Tuesday, April 6, 2010

Getting closer to AI vision

I've been admiring the book "Eye, Brain, and Vision" by David H. Hubel (Scientific American Library series no. 22, 1988) for a while now. The illustrations are very good, and the discussion of what is (was) known and unknown is well written and complete. Not too much of the fundamental understanding of vision has changed since then.

[1/14/2011 This book, with supplementary material, is available online: David Hubel's "Eye, Brain, and Vision"]

Hubel (with Weisel) has deeply influenced neuroscience, particularly visual and cognitive neuroscience, for half a century now. This has coincided with the development of electronic computers, and the interaction of ideas has been fruitful.

After admiring video of a general purpose robot with a vision system informing a towel folding program, this section in the "Present and Future" chapter (ch. 10, page 220) caught my eye:
    This is where we are, in 1987, in the step-by-step analysis of the visual path. In terms of numbers of synapses (perhaps eight or ten) and complexity of transformations, it may seem a long way from the rods and cones in the retina to areas MT or visual area 2 in the cortex, but it is surely a far longer way from such processes as orientation tuning, end-stopping, disparity tuning, or color opponency to the recognition of any of the shapes that we perceive in our everyday life. We are far from understanding the perception of objects, even such comparatively simple ones as a circle, a triangle, or the letter A--indeed, we are far from even being able to come up with plausible hypotheses.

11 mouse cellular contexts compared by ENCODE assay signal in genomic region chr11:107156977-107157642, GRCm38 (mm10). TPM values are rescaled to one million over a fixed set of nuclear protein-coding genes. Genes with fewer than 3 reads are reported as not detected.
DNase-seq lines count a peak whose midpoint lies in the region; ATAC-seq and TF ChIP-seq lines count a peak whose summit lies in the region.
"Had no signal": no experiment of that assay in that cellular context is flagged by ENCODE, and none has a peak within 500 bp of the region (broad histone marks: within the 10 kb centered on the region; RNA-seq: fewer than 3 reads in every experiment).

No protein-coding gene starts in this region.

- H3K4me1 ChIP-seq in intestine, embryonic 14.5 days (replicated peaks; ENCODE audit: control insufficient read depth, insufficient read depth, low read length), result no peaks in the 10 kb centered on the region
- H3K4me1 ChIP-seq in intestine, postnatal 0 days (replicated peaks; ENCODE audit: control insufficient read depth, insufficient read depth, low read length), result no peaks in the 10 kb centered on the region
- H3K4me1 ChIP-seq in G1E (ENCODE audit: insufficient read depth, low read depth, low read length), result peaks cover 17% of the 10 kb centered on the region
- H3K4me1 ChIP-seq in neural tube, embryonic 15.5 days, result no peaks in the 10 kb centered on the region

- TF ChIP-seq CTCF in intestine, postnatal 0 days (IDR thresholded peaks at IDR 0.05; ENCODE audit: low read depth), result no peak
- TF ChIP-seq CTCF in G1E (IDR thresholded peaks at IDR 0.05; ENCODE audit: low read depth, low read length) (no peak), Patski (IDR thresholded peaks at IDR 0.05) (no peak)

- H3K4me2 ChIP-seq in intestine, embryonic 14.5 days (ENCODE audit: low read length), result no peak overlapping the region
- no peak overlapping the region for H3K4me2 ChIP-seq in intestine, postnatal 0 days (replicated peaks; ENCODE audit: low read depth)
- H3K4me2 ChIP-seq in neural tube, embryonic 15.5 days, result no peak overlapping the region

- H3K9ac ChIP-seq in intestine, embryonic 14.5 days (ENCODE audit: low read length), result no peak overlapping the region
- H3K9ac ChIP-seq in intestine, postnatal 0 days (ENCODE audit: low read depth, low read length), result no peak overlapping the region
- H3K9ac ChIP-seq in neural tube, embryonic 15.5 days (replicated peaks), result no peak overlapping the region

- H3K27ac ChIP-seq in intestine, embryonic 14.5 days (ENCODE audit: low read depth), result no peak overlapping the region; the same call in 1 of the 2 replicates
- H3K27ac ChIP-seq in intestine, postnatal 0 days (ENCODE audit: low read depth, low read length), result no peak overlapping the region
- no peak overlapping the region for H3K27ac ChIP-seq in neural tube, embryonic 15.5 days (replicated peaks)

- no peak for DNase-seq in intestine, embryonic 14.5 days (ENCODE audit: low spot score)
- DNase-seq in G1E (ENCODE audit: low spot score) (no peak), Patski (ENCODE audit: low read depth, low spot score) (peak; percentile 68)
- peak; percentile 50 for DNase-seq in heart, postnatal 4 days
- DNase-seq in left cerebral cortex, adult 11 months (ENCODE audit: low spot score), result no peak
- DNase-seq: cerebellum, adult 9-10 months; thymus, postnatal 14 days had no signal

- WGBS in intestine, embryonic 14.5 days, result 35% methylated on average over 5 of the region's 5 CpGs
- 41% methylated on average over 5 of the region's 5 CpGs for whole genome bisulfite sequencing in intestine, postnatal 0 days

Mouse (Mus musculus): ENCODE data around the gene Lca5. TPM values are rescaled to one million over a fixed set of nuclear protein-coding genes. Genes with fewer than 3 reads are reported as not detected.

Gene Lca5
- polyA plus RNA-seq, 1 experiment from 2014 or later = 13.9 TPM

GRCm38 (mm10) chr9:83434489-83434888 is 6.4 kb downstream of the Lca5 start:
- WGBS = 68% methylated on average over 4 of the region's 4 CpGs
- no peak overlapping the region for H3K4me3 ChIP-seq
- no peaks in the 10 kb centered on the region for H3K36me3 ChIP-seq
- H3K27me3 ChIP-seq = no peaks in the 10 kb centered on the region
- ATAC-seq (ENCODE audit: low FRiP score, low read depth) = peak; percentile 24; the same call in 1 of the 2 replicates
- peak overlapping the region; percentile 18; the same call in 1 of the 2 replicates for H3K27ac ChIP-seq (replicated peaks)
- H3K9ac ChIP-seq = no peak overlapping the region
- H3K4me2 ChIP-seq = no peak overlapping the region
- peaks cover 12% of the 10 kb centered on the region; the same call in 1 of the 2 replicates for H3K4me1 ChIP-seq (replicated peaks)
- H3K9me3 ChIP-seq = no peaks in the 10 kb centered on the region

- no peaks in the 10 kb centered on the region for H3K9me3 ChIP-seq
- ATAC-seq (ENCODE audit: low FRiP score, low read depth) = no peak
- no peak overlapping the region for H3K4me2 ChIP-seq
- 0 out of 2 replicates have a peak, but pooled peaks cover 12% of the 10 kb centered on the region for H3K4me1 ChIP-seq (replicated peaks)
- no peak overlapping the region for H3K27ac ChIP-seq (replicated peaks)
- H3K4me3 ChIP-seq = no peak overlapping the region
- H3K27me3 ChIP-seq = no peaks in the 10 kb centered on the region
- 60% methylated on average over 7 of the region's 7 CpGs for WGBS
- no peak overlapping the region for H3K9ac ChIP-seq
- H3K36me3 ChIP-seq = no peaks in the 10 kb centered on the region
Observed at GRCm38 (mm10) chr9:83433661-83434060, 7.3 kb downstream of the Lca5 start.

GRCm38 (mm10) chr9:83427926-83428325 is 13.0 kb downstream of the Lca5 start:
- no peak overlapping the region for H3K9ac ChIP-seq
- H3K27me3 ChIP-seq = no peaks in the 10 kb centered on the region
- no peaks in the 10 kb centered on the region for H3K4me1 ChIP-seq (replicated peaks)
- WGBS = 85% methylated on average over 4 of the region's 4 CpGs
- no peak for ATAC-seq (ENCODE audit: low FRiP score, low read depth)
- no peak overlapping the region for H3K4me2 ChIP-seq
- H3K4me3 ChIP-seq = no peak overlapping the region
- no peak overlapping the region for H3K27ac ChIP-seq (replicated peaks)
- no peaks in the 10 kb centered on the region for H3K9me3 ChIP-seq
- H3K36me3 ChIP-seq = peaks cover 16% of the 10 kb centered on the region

We should not be particularly surprised or disconcerted over our relative ignorance in the face of such mysteries. Those who work in the field of artificial intelligence (AI) cannot design a machine that begins to rival the brain at carrying out such special tasks as processing the written work, driving a car along a road, or distinguishing faces. They have, however, shown that the theoretical difficulties in accomplishing any of these tasks are formidable. It is not that the difficulties cannot be solved--the brain clearly has solved them--but rather that the methods the brain applies cannot be simple: in the lingo of AI, the problems are "nontrivial". So the brain solves nontrivial problems.

The understanding of lower (neuronal) level sensory processing in animals has served as inspiration for many image processing techniques and algorithms, including scale space techniques and feature detection/description tools like SIFT.

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